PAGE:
(…) The FBI maintains that the years-long Trump-Russia probe was triggered by a single barroom conservation [sic]. Over drinks in London in May 2016, a low-level Trump campaign adviser named George Papadopoulos reportedly told an Australian diplomat that he had been tipped off that Russia had dirt on Hillary Clinton. Papadopoulos later told the FBI that the information came from a Maltese academic named Joseph Mifsud.
The Senate report, however, casts doubt on this origin story, only going so far as to say Papadopoulos “likely learned about the Russian active measures campaign as early as April 2016 from Joseph Mifsud.” (emphasis added.) Nearly 500 pages later, contradicting itself, the report drops the qualifier: “The Committee found Mifsud was aware of an aspect of Russia’s active measures campaign in the 2016 election and that Mifsud told Papadopoulos what he knew.”
The Senate report contradicts the above passage by dropping the qualifier “likely” hundreds of pages later, below.
The report spends dozens of pages on Mifsud, yet adds no new information to support the suspicion that he had advance knowledge of a Russian interference plot. Instead, the report falls back on vague, equivocal language and insinuation. It describes Papadopoulos’ interactions with Mifsud as “highly suspicious,” and claims that Mifsud “exhibited behavior consistent with intelligence tradecraft” while maintaining “significant ties to the Russian government and business circles.” As with its handling of Konstantin Kilimnik, another supposedly Russian agent, the report ignores Mifsud’s far more extensive public contacts with Western diplomats, including the FBI, CIA, and State Department.
(…) The Senate report reveals a similar lack of investigative zeal regarding the other key episode that launched Russiagate: WikiLeaks‘ release of stolen Democratic Party emails.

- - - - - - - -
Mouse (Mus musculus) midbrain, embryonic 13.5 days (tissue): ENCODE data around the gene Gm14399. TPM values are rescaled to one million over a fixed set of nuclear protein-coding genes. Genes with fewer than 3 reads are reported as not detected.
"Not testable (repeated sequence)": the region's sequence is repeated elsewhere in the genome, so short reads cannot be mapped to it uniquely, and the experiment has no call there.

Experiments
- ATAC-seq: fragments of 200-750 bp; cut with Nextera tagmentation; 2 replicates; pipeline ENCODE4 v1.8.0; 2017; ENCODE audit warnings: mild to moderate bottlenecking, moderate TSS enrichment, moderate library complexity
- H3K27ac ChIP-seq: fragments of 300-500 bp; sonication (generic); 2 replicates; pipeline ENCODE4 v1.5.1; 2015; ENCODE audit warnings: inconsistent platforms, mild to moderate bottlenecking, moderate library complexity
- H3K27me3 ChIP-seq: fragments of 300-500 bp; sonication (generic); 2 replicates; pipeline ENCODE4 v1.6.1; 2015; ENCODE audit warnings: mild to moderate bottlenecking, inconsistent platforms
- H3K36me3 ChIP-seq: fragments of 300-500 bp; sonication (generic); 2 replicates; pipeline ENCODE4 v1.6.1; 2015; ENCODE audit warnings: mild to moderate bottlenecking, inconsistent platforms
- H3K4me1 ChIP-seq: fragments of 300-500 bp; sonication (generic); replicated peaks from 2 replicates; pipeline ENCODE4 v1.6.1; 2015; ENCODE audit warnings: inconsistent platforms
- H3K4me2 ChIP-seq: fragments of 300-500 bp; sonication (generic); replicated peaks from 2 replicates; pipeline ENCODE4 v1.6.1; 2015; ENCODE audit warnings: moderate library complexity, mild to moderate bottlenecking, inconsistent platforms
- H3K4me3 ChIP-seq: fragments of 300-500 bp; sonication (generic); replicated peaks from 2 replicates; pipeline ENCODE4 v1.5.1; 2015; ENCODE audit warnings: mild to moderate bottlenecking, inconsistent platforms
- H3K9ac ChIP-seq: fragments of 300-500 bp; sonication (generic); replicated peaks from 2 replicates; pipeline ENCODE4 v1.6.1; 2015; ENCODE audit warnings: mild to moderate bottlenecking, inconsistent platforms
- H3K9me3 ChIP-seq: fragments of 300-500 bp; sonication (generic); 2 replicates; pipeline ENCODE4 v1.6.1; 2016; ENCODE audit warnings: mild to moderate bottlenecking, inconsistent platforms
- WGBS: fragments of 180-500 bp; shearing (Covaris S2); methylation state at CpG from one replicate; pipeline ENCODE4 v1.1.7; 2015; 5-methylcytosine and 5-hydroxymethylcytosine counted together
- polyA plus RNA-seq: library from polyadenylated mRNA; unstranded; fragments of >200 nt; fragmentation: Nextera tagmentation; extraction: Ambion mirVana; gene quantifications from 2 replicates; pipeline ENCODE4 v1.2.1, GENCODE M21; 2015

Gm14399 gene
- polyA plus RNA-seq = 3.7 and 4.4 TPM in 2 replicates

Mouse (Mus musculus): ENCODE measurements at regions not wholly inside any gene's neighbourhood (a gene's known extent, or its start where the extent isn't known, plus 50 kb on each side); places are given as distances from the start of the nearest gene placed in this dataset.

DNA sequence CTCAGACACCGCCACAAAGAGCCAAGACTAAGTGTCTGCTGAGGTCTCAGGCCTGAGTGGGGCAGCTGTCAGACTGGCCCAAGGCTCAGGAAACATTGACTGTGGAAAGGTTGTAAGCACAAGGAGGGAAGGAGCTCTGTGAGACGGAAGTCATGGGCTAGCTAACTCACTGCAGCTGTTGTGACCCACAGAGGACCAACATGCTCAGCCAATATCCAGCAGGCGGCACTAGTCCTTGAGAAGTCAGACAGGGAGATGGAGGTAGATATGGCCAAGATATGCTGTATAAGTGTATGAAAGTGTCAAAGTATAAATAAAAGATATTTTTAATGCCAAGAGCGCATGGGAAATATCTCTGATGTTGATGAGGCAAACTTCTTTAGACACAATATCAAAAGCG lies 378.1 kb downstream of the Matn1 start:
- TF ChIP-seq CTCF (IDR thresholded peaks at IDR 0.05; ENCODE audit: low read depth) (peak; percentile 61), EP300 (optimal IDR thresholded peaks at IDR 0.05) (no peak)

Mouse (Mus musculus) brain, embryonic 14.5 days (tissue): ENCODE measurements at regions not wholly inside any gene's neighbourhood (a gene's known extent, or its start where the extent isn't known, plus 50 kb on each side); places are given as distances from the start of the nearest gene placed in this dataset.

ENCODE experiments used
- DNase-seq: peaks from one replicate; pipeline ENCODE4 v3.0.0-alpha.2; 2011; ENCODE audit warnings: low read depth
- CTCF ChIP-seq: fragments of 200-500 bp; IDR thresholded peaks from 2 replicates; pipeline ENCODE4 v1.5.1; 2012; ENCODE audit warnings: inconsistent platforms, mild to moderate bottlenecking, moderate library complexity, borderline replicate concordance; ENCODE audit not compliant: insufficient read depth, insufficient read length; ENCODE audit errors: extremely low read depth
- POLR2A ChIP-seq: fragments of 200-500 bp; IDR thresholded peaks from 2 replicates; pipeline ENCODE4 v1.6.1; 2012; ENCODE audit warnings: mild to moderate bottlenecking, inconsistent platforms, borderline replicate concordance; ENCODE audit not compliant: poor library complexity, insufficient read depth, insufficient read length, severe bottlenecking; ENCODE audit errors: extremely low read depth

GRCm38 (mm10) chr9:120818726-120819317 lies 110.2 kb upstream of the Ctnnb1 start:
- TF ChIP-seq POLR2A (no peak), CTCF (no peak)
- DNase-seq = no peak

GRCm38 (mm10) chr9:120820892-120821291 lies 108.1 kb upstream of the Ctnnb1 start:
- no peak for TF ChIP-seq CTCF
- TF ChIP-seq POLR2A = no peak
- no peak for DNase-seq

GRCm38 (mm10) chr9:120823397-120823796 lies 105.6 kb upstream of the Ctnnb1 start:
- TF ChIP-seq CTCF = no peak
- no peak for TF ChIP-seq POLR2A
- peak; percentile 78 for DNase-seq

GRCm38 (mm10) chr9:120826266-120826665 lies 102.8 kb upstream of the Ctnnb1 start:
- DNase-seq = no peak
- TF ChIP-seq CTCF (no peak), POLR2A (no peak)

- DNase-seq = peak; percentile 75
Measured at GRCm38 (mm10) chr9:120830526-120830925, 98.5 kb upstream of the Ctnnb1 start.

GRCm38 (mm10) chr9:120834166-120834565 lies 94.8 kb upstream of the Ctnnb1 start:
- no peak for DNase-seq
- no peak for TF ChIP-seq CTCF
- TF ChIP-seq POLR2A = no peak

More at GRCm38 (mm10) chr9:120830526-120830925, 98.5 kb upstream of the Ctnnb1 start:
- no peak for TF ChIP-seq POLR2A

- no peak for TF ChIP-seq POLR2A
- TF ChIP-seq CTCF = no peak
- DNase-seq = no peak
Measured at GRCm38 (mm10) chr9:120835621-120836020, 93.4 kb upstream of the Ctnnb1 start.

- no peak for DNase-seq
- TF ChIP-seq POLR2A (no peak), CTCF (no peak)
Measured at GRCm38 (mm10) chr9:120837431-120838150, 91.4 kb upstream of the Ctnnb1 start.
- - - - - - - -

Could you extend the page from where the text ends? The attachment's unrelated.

According to the FBI, Alexander Downer, the Australian diplomat whom Papadopoulos supposedly spoke to in London, thought nothing of the conversation until weeks later in July 2016, when Julian Assange and WikiLeaks published the first tranche of stolen emails. Downer suspected that Russia was using the website to publish the dirt Papadopoulos had mentioned.
The Senate committee states in its report simply that it “requested but did not obtain an interview with Julian Assange,” the WikiLeaks founder now fighting extradition from Britain to the U.S. A source close to WikiLeaks told RealClearInvestigations that Assange’s U.S. legal team agreed to an interview but that the Senate committee never followed-up on his response. Attorney Adam Waldman, who had served as an intermediary between Assange and the U.S. government, has claimed that the committee’s ranking Democrat, Warner, told him to cut off talks with Assange in April 2017. According to Waldman, Warner was acting at the behest of then-FBI Director James Comey, who reportedly told the Virginia senator to “stand down.” Comey has never commented on the incident.
The Senate report once again relies on speculative language, contending that WikiLeaks “likely knew it was assisting a Russian intelligence influence effort” when it obtained and released Democratic Party emails during the 2016 campaign. It is unclear how the committee arrived at this conclusion. What is clear is that, just like the Mueller team before it, the committee passed up an opportunity to seek answers from the WikiLeaks publisher himself. (Read more: RealClearInvestigations, 9/21/2020) (Archive)